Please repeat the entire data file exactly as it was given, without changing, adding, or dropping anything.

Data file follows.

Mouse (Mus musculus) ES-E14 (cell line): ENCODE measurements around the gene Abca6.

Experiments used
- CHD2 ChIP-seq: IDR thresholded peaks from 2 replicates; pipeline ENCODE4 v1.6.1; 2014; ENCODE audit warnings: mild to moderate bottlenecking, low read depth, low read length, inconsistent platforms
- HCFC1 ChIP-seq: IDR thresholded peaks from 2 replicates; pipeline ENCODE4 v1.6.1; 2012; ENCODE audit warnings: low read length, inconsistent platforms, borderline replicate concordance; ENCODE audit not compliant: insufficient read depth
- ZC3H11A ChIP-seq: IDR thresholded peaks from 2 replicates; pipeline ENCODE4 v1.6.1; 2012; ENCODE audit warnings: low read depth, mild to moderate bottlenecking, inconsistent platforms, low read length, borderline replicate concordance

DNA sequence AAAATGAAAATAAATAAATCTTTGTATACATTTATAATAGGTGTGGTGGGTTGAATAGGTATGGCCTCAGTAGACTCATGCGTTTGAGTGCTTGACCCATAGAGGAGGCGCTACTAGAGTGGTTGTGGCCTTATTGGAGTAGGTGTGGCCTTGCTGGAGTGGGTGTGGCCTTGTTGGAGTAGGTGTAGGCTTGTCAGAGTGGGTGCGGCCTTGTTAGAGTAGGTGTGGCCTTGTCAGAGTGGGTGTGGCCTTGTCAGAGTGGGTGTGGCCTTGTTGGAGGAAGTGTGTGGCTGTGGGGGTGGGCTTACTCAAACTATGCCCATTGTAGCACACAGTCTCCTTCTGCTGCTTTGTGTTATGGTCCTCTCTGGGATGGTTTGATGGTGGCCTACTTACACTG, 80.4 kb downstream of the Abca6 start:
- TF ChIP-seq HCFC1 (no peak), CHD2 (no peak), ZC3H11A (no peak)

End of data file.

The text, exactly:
Mouse (Mus musculus) ES-E14 (cell line): ENCODE measurements around the gene Abca6.

Experiments used
- CHD2 ChIP-seq: IDR thresholded peaks from 2 replicates; pipeline ENCODE4 v1.6.1; 2014; ENCODE audit warnings: mild to moderate bottlenecking, low read depth, low read length, inconsistent platforms
- HCFC1 ChIP-seq: IDR thresholded peaks from 2 replicates; pipeline ENCODE4 v1.6.1; 2012; ENCODE audit warnings: low read length, inconsistent platforms, borderline replicate concordance; ENCODE audit not compliant: insufficient read depth
- ZC3H11A ChIP-seq: IDR thresholded peaks from 2 replicates; pipeline ENCODE4 v1.6.1; 2012; ENCODE audit warnings: low read depth, mild to moderate bottlenecking, inconsistent platforms, low read length, borderline replicate concordance

DNA sequence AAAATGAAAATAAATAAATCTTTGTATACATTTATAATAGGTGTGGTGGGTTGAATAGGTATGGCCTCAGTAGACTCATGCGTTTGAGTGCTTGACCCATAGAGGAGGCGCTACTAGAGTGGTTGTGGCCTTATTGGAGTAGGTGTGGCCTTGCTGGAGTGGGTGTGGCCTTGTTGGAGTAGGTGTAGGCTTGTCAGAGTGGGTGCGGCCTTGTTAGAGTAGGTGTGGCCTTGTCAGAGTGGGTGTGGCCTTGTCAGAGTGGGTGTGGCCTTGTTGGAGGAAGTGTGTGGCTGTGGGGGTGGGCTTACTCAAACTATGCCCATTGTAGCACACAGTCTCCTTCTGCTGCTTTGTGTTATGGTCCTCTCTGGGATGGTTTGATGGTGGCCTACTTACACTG, 80.4 kb downstream of the Abca6 start:
- TF ChIP-seq HCFC1 (no peak), CHD2 (no peak), ZC3H11A (no peak)